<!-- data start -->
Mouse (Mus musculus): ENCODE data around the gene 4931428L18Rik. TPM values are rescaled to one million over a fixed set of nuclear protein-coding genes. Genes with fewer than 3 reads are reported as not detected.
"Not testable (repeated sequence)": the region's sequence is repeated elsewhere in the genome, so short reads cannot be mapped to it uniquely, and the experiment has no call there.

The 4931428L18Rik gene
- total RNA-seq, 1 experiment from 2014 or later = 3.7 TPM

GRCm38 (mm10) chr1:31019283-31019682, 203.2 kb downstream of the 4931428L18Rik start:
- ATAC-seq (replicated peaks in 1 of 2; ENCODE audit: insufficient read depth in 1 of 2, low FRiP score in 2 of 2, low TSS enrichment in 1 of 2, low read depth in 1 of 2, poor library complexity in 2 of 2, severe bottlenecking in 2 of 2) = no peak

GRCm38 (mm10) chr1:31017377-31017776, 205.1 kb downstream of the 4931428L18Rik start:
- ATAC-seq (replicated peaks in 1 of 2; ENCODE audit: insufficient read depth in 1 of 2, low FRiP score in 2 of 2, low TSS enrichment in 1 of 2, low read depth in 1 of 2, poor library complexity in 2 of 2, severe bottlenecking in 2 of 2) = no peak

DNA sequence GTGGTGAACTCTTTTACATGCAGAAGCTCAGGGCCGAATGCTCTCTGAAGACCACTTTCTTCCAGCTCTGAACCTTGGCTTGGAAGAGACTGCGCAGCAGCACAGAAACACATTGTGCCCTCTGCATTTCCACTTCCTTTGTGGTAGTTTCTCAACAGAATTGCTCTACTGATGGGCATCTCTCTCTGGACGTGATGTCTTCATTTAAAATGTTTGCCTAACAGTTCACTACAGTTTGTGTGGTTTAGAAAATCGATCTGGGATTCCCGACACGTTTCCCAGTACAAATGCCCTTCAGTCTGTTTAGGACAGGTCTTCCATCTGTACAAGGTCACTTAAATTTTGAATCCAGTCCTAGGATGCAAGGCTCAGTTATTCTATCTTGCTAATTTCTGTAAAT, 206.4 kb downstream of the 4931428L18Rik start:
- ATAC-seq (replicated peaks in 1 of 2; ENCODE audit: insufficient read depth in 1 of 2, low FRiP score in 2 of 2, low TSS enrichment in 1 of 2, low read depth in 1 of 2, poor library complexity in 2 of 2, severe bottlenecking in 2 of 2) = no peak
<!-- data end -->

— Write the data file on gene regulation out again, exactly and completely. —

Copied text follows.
Mouse (Mus musculus): ENCODE data around the gene 4931428L18Rik. TPM values are rescaled to one million over a fixed set of nuclear protein-coding genes. Genes with fewer than 3 reads are reported as not detected.
"Not testable (repeated sequence)": the region's sequence is repeated elsewhere in the genome, so short reads cannot be mapped to it uniquely, and the experiment has no call there.

The 4931428L18Rik gene
- total RNA-seq, 1 experiment from 2014 or later = 3.7 TPM

GRCm38 (mm10) chr1:31019283-31019682, 203.2 kb downstream of the 4931428L18Rik start:
- ATAC-seq (replicated peaks in 1 of 2; ENCODE audit: insufficient read depth in 1 of 2, low FRiP score in 2 of 2, low TSS enrichment in 1 of 2, low read depth in 1 of 2, poor library complexity in 2 of 2, severe bottlenecking in 2 of 2) = no peak

GRCm38 (mm10) chr1:31017377-31017776, 205.1 kb downstream of the 4931428L18Rik start:
- ATAC-seq (replicated peaks in 1 of 2; ENCODE audit: insufficient read depth in 1 of 2, low FRiP score in 2 of 2, low TSS enrichment in 1 of 2, low read depth in 1 of 2, poor library complexity in 2 of 2, severe bottlenecking in 2 of 2) = no peak

DNA sequence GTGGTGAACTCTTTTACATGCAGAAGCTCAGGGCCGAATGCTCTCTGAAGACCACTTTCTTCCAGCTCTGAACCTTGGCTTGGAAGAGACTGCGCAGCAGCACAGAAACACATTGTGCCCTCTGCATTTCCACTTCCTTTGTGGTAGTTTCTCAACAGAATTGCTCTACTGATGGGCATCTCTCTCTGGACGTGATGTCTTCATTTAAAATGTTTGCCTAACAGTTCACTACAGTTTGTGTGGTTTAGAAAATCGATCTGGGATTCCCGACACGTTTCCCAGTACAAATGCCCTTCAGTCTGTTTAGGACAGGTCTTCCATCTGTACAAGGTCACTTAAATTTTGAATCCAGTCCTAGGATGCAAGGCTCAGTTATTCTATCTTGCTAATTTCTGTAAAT, 206.4 kb downstream of the 4931428L18Rik start:
- ATAC-seq (replicated peaks in 1 of 2; ENCODE audit: insufficient read depth in 1 of 2, low FRiP score in 2 of 2, low TSS enrichment in 1 of 2, low read depth in 1 of 2, poor library complexity in 2 of 2, severe bottlenecking in 2 of 2) = no peak